I decided to post the following story from my friend Jennifer Revson.

Recently, while strolling with friends among the beautiful cars displayed at the Amelia Island Concours d’Élegance, we happened upon a replica of Peter’s (Revson’s) 1971 Can-Am Championship McLaren Team M8F, the same replica that I first saw at the 2009 Monterey Historic races. I turned to my friend, Don Devine, who owns Peter’s McLaren M20, and pole-winning Indy car, and asked why a continuation car, presented as the real one, would be allowed at such a prestigious event? Don’t they check? Don shook his head and said he didn’t know, while another friend, who was showing a car on the Concours said: “They don’t care. It’s all for show.” How disappointing, I thought.

1971 Can-Am Champion Peter Revson
Photo courtesy and © of Jennifer Revson

At the Monterey Historics in August 2009, when I first laid eyes on this wannabe M8F team car, I was told by the owners that it was indeed the real deal. Although it looked different than what I recalled of Peter’s car, I thought that at this renowned event, surely they’d have checked the car’s authenticity in order for it to be invited to participate. And, with that in mind, I put my speculative doubts momentarily aside in favor of being polite. In hindsight, though, I wish I’d been more reticent when asked to pose in the car for pictures. Minutes after leaving their garage, I met up with the first of many over the weekend, who confirmed the car was indeed a fake.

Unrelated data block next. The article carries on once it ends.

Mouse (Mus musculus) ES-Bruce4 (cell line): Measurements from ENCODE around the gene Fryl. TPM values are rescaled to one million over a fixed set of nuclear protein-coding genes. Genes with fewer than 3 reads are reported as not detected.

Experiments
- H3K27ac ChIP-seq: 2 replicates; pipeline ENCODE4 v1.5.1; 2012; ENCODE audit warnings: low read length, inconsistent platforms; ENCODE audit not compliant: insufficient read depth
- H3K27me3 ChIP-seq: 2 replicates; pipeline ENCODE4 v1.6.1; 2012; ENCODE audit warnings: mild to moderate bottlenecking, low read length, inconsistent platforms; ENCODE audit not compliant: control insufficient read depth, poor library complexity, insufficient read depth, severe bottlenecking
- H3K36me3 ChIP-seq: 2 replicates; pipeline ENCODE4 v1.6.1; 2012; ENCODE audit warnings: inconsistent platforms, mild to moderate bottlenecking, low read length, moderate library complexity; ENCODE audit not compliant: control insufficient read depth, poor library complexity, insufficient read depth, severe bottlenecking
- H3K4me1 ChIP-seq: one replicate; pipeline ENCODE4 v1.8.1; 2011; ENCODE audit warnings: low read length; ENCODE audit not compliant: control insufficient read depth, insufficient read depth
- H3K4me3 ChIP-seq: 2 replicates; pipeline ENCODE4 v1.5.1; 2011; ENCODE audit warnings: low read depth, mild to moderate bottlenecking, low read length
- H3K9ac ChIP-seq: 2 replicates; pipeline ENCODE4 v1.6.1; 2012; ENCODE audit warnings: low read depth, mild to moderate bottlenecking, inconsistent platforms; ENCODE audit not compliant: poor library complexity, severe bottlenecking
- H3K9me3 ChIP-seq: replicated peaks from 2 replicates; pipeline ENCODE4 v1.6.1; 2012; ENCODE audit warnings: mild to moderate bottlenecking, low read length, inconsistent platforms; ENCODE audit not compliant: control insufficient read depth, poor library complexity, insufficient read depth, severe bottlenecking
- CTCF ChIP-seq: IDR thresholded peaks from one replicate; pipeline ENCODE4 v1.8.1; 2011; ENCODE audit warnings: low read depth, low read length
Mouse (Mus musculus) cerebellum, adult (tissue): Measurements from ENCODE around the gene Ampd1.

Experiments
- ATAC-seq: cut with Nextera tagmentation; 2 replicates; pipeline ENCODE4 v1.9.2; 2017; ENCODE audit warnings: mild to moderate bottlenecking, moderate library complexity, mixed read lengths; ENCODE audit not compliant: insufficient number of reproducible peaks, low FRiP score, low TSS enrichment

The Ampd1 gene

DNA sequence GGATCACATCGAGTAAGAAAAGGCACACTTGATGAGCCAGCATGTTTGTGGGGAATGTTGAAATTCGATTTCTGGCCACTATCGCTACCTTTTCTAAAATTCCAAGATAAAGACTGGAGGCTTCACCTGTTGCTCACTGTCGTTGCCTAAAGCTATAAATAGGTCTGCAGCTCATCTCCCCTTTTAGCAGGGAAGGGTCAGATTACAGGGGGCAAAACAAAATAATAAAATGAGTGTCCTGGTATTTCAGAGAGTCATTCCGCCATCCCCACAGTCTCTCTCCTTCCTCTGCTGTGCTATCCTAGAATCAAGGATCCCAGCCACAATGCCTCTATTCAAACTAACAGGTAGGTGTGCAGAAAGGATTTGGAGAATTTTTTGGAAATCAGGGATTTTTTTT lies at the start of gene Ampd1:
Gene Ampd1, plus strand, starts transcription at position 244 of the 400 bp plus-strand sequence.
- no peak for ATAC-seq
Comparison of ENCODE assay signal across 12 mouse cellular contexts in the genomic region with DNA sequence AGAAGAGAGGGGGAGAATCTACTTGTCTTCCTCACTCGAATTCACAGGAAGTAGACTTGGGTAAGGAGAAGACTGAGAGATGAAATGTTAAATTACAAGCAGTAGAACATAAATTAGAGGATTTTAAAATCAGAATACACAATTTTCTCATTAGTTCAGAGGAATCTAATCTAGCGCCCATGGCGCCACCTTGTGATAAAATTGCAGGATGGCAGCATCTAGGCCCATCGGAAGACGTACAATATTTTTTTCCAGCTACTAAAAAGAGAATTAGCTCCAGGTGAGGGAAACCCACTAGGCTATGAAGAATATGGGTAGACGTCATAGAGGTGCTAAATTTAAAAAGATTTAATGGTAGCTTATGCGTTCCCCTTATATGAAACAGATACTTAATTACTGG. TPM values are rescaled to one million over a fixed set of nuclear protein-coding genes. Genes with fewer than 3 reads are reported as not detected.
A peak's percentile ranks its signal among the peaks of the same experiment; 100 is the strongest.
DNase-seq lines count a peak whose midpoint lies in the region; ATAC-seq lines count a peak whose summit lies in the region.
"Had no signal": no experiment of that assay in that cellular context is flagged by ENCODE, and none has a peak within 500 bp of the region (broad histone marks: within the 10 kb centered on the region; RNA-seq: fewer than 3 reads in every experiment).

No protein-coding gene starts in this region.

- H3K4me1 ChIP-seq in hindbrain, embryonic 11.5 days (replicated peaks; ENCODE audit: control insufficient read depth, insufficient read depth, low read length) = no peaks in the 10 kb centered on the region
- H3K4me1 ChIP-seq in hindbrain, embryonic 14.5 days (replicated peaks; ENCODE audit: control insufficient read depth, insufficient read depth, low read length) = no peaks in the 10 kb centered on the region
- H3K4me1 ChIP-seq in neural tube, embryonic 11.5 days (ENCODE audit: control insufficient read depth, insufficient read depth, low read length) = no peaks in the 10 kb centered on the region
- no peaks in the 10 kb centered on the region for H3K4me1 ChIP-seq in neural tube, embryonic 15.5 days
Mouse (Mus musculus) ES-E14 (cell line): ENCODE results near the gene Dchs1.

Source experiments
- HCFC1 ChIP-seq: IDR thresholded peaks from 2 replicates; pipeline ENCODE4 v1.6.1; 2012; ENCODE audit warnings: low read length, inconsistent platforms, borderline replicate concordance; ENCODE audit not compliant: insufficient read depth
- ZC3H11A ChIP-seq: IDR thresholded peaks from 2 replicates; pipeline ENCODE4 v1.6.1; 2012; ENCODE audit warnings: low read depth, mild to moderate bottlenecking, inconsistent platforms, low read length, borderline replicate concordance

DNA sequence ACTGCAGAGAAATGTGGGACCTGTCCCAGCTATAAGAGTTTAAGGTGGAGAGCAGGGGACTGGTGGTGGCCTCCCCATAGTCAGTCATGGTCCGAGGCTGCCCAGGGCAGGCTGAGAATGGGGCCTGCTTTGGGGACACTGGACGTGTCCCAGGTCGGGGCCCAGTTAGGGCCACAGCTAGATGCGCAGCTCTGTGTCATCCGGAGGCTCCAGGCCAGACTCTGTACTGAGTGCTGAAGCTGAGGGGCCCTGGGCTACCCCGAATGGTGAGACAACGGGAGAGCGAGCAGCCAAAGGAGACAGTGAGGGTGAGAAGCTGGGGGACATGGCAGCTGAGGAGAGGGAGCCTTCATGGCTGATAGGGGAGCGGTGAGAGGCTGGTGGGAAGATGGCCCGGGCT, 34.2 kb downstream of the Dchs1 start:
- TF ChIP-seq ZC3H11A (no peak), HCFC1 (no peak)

Back at Amelia Island, a former racecar driver was now in the cockpit, revving up the motor, waving and grandstanding to a sizable gathered crowd, posing for pictures with the owners. I couldn’t believe such codswallop! I was so disgusted, I went to a judging official standing nearby, introduced myself, and explained this was not an M8F McLaren Team car, and certainly not a car my brother Peter was ever in, and asked if he would please tell whomever would be judging the car that it was a re-creation. He said he would. At the same time, Don walked over to speak to the owner. When he returned to relate the unbecoming comments, I caught the owner’s wife telling the inquiring judging official something so contemptible, my ears nearly caught on fire. With that, I marched over to the owner to ask what the hell he thought he was doing. Staying true to form, his reply reflected his character. So much for honoring the memory of Peter Revson, one of America’s foremost drivers and his championship winning car.

Peter Revson's winning McLaren M8F
Photo courtesy and © of Larry Fulhorst

The shameful part is that the owner is not only deceptively trading on my brother’s fame in order to be accepted into an elite group of collectors and race enthusiasts, but is also passing a continuation car off as legit while misusing my brother’s name for profit.

There’s a place for “Tribute cars” and re-creations in vintage racing, but let’s maintain respect for the authentic team cars and drivers who made racing history. You can verify that this is a replica Commander Motors-built car, and see its owner history at: World Sports Racing Prototypes — McLaren Can-Am Chassis Numbers ( Scroll halfway down the page, just past the M8FP chart.

Imitation is not always flattering …

Jennifer Revson,
sister and legal representative of the estate of the late Peter Revson

PS There is more on this in The Garage Blog.